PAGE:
A few weeks ago I went to a brunch hosted by A Rule of Tum (the team behind The Burger Shop, The Bookshop and Hereford Indie Food). I found myself sitting next to Jake and Amie from Jake's Cured meats – a genuinely shiny pair of souls, if ever I saw one. They told us about their Herefordshire farm, and their new venture (alongside making salami for adventurers), Stoked Feasts.
Whilst Jake and my partner became heavily invested in a conversation about butchery, Amie and I chatted about the realities of rural living. Being a city person who craves company and diversity can be hard when you're out in the sticks. Farm living requires dedication and routine. Your life plan stretches out ahead of you in year-long chunks, reflecting the lifecycle of livestock and the changing seasons.
It's no wonder farming isn't seen as a contemporary vocation.
"Jake's worked all over the world as a chef, he even did a stint at Noma," Aime told me. For a moment my superficial side was incredulous. How could you stop all of that travel and experience and come home to settle down? I get itchy feet thinking about having to do something next week. I mean, Noma!
But that's just it. Noma was all about taking the local environment and curating it, presenting it as an edible and transcendent window through which the consumer could eat their way into the landscape, to become imbued with nature by appreciating it for it's realities – moss, sea vegetables, urchins, the smell of the earth and the air still tangible.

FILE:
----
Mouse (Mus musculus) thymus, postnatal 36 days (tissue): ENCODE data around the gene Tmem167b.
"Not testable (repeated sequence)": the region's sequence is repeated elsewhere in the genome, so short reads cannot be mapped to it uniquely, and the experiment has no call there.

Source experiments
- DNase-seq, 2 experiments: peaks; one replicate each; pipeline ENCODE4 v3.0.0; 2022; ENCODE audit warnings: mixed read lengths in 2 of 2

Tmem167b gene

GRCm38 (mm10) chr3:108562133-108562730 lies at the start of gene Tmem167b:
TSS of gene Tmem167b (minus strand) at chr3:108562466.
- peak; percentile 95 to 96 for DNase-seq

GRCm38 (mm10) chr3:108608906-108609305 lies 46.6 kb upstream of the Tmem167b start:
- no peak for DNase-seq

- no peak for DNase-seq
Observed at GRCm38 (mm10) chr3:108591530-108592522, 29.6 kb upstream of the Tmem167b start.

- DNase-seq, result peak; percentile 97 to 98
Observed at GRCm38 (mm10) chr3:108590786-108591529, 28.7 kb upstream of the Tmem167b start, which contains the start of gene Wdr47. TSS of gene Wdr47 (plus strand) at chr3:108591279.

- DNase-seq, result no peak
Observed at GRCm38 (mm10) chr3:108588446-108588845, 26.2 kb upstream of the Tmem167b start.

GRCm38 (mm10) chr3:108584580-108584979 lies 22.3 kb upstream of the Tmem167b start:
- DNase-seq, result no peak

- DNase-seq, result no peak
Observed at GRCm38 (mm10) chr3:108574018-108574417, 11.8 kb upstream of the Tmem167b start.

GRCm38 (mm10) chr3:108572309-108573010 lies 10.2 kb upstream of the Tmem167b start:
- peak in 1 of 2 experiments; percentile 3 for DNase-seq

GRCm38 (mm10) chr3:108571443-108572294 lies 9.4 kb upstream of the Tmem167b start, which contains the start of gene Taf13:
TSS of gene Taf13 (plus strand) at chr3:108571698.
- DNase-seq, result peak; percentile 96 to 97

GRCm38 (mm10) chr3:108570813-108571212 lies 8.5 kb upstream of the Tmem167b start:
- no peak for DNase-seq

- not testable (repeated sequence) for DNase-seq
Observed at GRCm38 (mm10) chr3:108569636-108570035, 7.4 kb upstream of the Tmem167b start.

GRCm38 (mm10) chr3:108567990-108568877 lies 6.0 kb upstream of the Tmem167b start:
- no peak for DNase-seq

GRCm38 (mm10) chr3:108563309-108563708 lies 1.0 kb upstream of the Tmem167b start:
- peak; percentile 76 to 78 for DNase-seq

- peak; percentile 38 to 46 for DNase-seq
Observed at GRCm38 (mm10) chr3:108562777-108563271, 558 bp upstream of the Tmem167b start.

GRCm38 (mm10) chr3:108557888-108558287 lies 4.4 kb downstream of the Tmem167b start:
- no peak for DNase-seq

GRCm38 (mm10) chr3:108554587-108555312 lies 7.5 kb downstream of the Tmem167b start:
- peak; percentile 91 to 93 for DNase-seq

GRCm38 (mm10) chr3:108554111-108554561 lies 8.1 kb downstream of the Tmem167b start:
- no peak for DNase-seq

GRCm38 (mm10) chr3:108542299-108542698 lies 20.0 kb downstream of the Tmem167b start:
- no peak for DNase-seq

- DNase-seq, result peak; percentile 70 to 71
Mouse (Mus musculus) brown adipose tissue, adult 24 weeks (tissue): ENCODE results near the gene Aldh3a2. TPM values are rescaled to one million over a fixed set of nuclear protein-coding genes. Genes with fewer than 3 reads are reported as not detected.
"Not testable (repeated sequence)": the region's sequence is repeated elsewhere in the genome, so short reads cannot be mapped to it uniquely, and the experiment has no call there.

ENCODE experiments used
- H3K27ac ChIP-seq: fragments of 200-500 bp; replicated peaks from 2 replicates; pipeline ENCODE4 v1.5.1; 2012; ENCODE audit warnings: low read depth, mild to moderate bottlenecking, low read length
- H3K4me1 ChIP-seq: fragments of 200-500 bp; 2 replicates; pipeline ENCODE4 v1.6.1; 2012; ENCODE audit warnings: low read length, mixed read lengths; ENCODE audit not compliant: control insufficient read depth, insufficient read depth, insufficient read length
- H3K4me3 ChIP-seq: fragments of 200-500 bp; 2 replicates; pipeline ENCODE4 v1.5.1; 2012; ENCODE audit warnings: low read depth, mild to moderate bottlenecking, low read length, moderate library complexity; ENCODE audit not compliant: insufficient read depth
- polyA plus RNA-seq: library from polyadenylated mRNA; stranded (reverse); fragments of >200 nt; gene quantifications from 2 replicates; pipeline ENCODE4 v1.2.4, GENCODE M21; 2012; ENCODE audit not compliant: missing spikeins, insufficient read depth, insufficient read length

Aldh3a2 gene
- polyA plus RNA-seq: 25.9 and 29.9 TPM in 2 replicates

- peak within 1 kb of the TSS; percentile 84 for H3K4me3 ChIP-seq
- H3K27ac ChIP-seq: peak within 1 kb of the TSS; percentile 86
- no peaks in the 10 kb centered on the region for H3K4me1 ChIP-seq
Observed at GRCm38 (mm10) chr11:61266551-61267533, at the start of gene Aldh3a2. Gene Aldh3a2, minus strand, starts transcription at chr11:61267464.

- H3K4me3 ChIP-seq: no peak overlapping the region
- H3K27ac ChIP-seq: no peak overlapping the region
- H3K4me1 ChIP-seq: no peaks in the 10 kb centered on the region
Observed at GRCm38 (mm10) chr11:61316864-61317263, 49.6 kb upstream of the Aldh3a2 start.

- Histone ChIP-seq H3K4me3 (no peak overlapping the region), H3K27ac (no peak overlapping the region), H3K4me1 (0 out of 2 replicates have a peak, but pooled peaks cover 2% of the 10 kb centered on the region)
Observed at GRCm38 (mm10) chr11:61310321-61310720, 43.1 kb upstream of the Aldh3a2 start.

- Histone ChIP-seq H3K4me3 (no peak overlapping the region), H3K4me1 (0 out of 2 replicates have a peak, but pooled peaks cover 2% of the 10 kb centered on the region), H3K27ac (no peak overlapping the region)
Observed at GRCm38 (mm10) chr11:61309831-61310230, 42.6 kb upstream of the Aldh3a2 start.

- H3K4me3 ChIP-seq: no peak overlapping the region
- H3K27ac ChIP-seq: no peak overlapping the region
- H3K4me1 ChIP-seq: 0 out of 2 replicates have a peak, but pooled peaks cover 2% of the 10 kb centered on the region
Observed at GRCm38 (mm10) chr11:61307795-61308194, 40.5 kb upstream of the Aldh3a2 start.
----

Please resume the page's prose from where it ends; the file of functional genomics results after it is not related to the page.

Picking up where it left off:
And that is, I suppose, what Herefordshire's contemporary farming generation - the farmers like Jake and Amie - give us in this age of supermarket 'meat-nappy' packaging and cultural dissociation from farm-to-table.
As we arrived for the first Stoked Feast - held on the Jake's Cured Meats farm in Longtown, on the Herefordshire border - we drove for 40 minutes on thin country roads in the dark. We passed two other cars.
Our instructions asked us to 'please close the gates!' on entering the farm, as the animals are roaming free on the land. Coming down the driveway through twisted trees, past burning logs, the barn appeared in a puddle of light in front of us. We parked up, walked across a cattle grid and met Amie in the hallway where she hung up our coats and handed us a cocktail. It was deliciously real. Nothing constructed – this wasn't a faux-farm-chic restaurant, this was a farm.
We sat at one of the long tables with the band, and with some of Jake and Amie's family, who call the farm home. We even met the youngest generation when baby Erin woke up from her nap next door.
The food, of course, was incredible. We ate for three and a half hours. Ember baked scallops, the best lamb charcuterie I have ever eaten, apple and smoked yoghurt, perfect pickled carrot which still tasted like the ground. As we ate, bonfire smoke came in through the barn door and elevated the whole experience to something quite visceral.
Looking around, I saw a lot of Hereford's progressive foodie faces as well as, I was told, the women who own the dairy which provided the milk for the cheese course, the woodworker who helped renew the barn, fellow farmers, chef friends, and restaurant owners – the people who are making things like this happen, not just here but all over the region.
There's a tendency to view farming as a nostalgic lifestyle, one at odds with contemporary lifestyles. But here in Herefordshire the younger generation are adopting and advocating real farming, and it's all the better for it.
This type of food, and the care with which it is produced, is our own window to our environment – this is our transcendent and genuine food culture, we don't have to travel the world to experience food with complex integrity, it is grown and cooked right here, by people who care about our future, as well as our history.